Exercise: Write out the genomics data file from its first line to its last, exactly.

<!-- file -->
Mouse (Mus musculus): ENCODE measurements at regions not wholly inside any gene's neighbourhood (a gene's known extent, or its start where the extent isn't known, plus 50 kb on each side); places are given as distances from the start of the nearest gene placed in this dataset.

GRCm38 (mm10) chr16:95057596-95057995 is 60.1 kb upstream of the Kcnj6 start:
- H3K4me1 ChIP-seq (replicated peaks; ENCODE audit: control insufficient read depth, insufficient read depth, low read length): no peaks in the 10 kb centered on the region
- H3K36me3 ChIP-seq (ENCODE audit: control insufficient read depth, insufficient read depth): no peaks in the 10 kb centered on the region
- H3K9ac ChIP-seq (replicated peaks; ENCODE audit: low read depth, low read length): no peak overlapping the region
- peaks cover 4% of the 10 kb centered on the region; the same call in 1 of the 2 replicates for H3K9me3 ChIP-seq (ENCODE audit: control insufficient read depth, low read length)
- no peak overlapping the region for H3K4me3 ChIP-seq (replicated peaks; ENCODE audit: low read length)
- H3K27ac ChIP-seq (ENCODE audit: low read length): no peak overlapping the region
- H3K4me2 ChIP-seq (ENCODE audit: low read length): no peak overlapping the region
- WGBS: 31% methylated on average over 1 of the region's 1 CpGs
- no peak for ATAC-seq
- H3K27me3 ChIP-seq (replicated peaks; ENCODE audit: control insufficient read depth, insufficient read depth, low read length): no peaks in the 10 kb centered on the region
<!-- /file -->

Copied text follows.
Mouse (Mus musculus): ENCODE measurements at regions not wholly inside any gene's neighbourhood (a gene's known extent, or its start where the extent isn't known, plus 50 kb on each side); places are given as distances from the start of the nearest gene placed in this dataset.

GRCm38 (mm10) chr16:95057596-95057995 is 60.1 kb upstream of the Kcnj6 start:
- H3K4me1 ChIP-seq (replicated peaks; ENCODE audit: control insufficient read depth, insufficient read depth, low read length): no peaks in the 10 kb centered on the region
- H3K36me3 ChIP-seq (ENCODE audit: control insufficient read depth, insufficient read depth): no peaks in the 10 kb centered on the region
- H3K9ac ChIP-seq (replicated peaks; ENCODE audit: low read depth, low read length): no peak overlapping the region
- peaks cover 4% of the 10 kb centered on the region; the same call in 1 of the 2 replicates for H3K9me3 ChIP-seq (ENCODE audit: control insufficient read depth, low read length)
- no peak overlapping the region for H3K4me3 ChIP-seq (replicated peaks; ENCODE audit: low read length)
- H3K27ac ChIP-seq (ENCODE audit: low read length): no peak overlapping the region
- H3K4me2 ChIP-seq (ENCODE audit: low read length): no peak overlapping the region
- WGBS: 31% methylated on average over 1 of the region's 1 CpGs
- no peak for ATAC-seq
- H3K27me3 ChIP-seq (replicated peaks; ENCODE audit: control insufficient read depth, insufficient read depth, low read length): no peaks in the 10 kb centered on the region